The Biography of American Photographer Gordon Parks

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Gordon Parks, August 1963. National Archives

Gordon Roger Alexander Buchanan Parks was one of the most famous photographers of the 20th Century. 

Besides photography, Parks was also a prolific film maker, and author.

He is considered a modern-day renaissance man who exploited his creative talent to campaign for social justice and civil rights. 

Early Life

Parks was born in Fort Scott, Kansas, United States on November 30th, 1912. 

He attended a segregated elementary school where African-Americans were not allowed to participate in extracurricular activities and were discouraged from pursuing tertiary education.

His mother died when he was 14 years old, causing him to leave home and stay with relatives. He later set off on his own and took odd jobs for a living.

A Prolific Photographer

Drawn to photography by images of migrant workers that he saw in a magazine, he bought a camera at the age of 25, and went on to train himself on how to use it.  

In 1942 he won a Julius Rosenwald Fellowship due to his photographs chronicling the lives of African-Americans in Chicago’s impoverished south side. This resulted in him working with the Farm Security Administration and the Office of War Information as a photographer. 

Duke Ellington playing the piano and smiling in 1943
Photograph of Duke Ellington taken by Gordon Parks for the Farm Security Administration/Office of War Information, 1943

While working for these institutions, he took photographs that constantly spoke to the social and economic impact of poverty, racism, and other forms of discrimination. One of the most enduring images taken during this period is the American Gothic taken in 1942.

Portrait of government cleaning woman Ella Watson. She has an American flag behind her and there is a mop and broom in the photo. It is called American Gothic and was taken by Gordon Parks in 1942.
American Gothic by Gordon Parks, 1942. Library of Congress

He went on to become the first African-American photographer for Life and Vogue magazines.  

Filmmaker and Director 

In 1969, Parks produced, directed and wrote the screenplay of the Learning Tree. This made him the first African American to direct a major Hollywood film.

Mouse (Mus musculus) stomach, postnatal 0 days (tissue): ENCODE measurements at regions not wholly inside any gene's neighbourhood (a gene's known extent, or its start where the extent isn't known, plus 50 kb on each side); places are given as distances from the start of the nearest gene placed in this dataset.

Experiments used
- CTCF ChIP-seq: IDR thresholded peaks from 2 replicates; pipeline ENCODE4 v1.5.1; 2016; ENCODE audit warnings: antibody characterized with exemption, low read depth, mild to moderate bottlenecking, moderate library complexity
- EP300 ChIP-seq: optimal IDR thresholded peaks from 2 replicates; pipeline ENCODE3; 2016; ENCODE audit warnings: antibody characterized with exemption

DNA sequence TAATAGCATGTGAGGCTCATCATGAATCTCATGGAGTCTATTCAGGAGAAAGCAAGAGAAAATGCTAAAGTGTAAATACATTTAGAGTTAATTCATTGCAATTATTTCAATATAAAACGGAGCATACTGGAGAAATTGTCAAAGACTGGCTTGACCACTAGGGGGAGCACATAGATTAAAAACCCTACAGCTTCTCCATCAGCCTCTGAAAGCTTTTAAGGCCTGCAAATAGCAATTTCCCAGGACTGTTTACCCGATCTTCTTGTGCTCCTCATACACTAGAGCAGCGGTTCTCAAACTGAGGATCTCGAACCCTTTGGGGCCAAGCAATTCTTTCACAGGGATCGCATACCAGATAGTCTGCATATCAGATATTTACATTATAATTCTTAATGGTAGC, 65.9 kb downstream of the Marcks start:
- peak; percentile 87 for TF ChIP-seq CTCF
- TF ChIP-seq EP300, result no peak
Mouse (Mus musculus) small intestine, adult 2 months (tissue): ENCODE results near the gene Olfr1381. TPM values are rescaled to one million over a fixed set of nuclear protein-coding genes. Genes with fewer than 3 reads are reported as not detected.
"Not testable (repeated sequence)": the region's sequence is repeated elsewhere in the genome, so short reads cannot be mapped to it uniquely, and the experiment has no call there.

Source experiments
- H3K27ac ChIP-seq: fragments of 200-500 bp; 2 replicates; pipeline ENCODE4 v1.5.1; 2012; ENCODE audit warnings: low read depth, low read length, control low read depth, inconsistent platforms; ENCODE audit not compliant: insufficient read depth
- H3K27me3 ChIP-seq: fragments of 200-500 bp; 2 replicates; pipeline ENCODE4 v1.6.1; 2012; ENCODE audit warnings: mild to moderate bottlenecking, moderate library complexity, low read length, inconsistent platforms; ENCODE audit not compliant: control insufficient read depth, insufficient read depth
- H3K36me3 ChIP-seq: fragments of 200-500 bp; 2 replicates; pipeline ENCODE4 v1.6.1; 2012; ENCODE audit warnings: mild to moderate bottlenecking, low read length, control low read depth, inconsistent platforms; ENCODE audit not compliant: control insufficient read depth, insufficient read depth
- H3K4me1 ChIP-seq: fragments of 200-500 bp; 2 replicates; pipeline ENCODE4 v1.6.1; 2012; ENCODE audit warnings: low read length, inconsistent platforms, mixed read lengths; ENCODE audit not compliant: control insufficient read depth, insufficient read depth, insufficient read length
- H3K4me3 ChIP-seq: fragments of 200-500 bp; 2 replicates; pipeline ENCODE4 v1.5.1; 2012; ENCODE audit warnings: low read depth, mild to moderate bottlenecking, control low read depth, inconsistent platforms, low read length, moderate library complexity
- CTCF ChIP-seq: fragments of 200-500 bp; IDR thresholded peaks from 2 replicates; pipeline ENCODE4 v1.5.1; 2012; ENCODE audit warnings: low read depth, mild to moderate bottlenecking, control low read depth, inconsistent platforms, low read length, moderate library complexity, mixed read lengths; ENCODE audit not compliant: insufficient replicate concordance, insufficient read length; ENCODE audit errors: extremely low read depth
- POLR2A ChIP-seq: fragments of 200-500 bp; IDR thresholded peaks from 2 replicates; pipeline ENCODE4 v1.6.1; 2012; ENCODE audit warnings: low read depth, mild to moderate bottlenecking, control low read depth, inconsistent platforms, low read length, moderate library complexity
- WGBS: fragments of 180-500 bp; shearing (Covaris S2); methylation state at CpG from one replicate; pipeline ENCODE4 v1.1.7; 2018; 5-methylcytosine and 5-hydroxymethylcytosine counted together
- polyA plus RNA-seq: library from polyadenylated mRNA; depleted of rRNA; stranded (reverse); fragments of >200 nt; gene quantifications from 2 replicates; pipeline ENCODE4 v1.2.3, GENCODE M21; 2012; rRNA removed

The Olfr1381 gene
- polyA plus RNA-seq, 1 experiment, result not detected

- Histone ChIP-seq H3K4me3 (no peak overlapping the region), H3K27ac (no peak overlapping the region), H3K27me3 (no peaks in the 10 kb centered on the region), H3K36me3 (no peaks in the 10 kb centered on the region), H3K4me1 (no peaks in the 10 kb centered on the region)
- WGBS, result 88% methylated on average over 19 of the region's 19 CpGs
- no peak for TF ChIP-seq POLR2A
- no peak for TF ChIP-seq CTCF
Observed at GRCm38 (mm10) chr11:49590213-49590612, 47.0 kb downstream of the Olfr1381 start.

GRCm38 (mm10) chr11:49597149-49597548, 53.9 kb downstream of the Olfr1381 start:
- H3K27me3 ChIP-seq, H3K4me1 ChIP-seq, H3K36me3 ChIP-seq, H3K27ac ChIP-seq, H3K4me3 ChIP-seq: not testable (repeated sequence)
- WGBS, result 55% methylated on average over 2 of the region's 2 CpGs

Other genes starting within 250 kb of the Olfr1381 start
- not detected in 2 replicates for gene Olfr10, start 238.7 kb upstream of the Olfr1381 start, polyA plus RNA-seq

The Learning Tree Trailer. Written, Produced and Directed by Gordon Parks

He went on to direct Shaft, a major success that is credited for spurring the African-American action movie genre, and The Super Cops.

Shaft Trailer. Directed by Gordon Parks

However, he was unsuccessful in his attempt to diverge from the Shaft series with Leadbelly. He left Hollywood and concentrated on making television films. 

Trailer for the Gordon Parks directed film, Leadbelly.

Author and Poet

His first book was The Learning Tree that was written in 1963.  His other books include A Choice of Weapons, To Smile in Autumn, Voices in the Mirror, Shannon, and Arias in Silence.

The Learning Tree Book Cover.

He also authored poems such as A Poet and His Camera, Whispers of Intimate Things, In Love, Moments Without Proper Names, and Glimpses Toward Infinity. 

Personal Life 

Parks was married to Sally Alvis in 1933. They divorced in 1961. In 1962 he married Elizabeth Campbell who he divorced in 1973. He later married Genevieve Young. Young was the editor of his book, the Learning Tree. 

Parks had four children who included the filmmaker Gordon Parks Jr. who died in a plane accident in 1979. 

He was still actively evolving his style until March 7th, 2006 when he died of cancer aged 93 years. He is buried in Fort Scott, Kansas, where he was born. 

By the time of his death, he was a recipient of over fifty honorary doctorates and numerous awards.

Gordon Parks in 2000. John Mathew Smith // CC BY-SA 2.0

His works are the reason people in millennia will know what the 1930s were like and the things that shaped history at that time. 

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